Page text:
Alan Trammell & Lou Whitaker 1996 Fleer Golden Memories card

Where’s Whitaker? Eight Theories on a Hall of Fame Snub

If Alan Trammell gets a Hall of Fame plaque, why is his double play partner Lou Whitaker—who had an essentially identical career—shut out not only from induction but from voting consideration altogether? There is no rational reason to induct Ryne Sandberg in 2005, Roberto Alomar in 2011, and Craig Biggio in 2015, while keeping Whitaker—whose numbers keep pace or surpass them—not only out of the Hall but off the ballot. So what’s going on? I’ve seen at least eight different explanations.

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Bill Freehan 1968 Topps Sporting News All Star card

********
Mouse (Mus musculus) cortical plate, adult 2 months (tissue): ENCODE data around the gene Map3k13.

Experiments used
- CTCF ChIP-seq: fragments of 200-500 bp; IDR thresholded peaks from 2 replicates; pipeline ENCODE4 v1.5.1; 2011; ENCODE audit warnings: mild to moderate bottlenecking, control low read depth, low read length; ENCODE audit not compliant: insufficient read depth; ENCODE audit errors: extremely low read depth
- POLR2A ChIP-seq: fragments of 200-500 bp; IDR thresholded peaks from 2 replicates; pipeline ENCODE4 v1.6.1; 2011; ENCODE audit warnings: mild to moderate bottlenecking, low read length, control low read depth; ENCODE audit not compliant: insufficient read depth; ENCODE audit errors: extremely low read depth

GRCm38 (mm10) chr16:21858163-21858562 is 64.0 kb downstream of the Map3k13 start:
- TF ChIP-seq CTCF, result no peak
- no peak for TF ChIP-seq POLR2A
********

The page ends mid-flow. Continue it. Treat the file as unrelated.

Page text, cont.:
Bill Freehan: The Tiger Who Was a Horse

Bill Freehan was considered the premier catcher in baseball until Johnny Bench came along and claimed that title. He began a run of 10 consecutive All-Star Game selections in 1964 — just three years removed from his time as a University of Michigan two-sport standout — and finished third in American League MVP voting in 1967 and second in 1968, when his Detroit Tigers won the World Series.

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Benton Harbor’s Bearded Cultists Were Old Baseball’s Answer to the Harlem Globetrotters

The House of David had many of the characteristics of a typical cult: a charismatic leader, apocalyptic beliefs, communal living, and strict prohibitions on sex, alcohol, and cutting one’s hair.

But they also allowed women members to vote and hold office, ran an amusement park, sent traveling bands on the vaudeville circuit — and formed a sensational baseball team.

With their long hair and beards, the House of David players drew massive crowds as they barnstormed around the country. 

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